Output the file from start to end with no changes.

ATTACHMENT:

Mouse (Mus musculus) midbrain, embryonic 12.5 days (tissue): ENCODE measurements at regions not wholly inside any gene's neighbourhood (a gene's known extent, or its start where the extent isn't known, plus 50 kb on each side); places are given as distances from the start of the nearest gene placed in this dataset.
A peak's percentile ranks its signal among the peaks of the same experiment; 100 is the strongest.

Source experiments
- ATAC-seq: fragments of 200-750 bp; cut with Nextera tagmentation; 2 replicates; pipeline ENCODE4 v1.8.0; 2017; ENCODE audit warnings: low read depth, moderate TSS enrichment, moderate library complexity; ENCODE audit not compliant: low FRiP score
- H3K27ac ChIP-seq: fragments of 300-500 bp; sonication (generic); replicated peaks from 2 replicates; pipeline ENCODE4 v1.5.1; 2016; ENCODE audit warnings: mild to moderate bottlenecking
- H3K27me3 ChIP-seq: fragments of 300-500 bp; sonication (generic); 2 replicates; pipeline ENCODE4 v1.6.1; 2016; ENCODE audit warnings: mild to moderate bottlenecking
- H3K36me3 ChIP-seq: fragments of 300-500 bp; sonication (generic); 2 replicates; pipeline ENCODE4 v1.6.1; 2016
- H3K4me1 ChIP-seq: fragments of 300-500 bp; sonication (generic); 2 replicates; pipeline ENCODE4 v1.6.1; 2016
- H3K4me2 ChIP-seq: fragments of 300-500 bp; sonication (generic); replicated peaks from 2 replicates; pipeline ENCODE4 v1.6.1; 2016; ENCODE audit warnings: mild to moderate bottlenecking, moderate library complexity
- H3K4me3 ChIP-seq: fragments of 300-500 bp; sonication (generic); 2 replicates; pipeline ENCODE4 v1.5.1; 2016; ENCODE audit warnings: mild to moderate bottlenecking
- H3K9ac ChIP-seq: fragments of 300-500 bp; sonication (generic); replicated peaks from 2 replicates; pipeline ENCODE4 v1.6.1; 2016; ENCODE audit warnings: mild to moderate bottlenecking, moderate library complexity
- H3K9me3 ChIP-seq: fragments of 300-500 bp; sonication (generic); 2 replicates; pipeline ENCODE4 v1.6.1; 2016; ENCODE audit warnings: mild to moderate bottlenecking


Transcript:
Mouse (Mus musculus) midbrain, embryonic 12.5 days (tissue): ENCODE measurements at regions not wholly inside any gene's neighbourhood (a gene's known extent, or its start where the extent isn't known, plus 50 kb on each side); places are given as distances from the start of the nearest gene placed in this dataset.
A peak's percentile ranks its signal among the peaks of the same experiment; 100 is the strongest.

Source experiments
- ATAC-seq: fragments of 200-750 bp; cut with Nextera tagmentation; 2 replicates; pipeline ENCODE4 v1.8.0; 2017; ENCODE audit warnings: low read depth, moderate TSS enrichment, moderate library complexity; ENCODE audit not compliant: low FRiP score
- H3K27ac ChIP-seq: fragments of 300-500 bp; sonication (generic); replicated peaks from 2 replicates; pipeline ENCODE4 v1.5.1; 2016; ENCODE audit warnings: mild to moderate bottlenecking
- H3K27me3 ChIP-seq: fragments of 300-500 bp; sonication (generic); 2 replicates; pipeline ENCODE4 v1.6.1; 2016; ENCODE audit warnings: mild to moderate bottlenecking
- H3K36me3 ChIP-seq: fragments of 300-500 bp; sonication (generic); 2 replicates; pipeline ENCODE4 v1.6.1; 2016
- H3K4me1 ChIP-seq: fragments of 300-500 bp; sonication (generic); 2 replicates; pipeline ENCODE4 v1.6.1; 2016
- H3K4me2 ChIP-seq: fragments of 300-500 bp; sonication (generic); replicated peaks from 2 replicates; pipeline ENCODE4 v1.6.1; 2016; ENCODE audit warnings: mild to moderate bottlenecking, moderate library complexity
- H3K4me3 ChIP-seq: fragments of 300-500 bp; sonication (generic); 2 replicates; pipeline ENCODE4 v1.5.1; 2016; ENCODE audit warnings: mild to moderate bottlenecking
- H3K9ac ChIP-seq: fragments of 300-500 bp; sonication (generic); replicated peaks from 2 replicates; pipeline ENCODE4 v1.6.1; 2016; ENCODE audit warnings: mild to moderate bottlenecking, moderate library complexity
- H3K9me3 ChIP-seq: fragments of 300-500 bp; sonication (generic); 2 replicates; pipeline ENCODE4 v1.6.1; 2016; ENCODE audit warnings: mild to moderate bottlenecking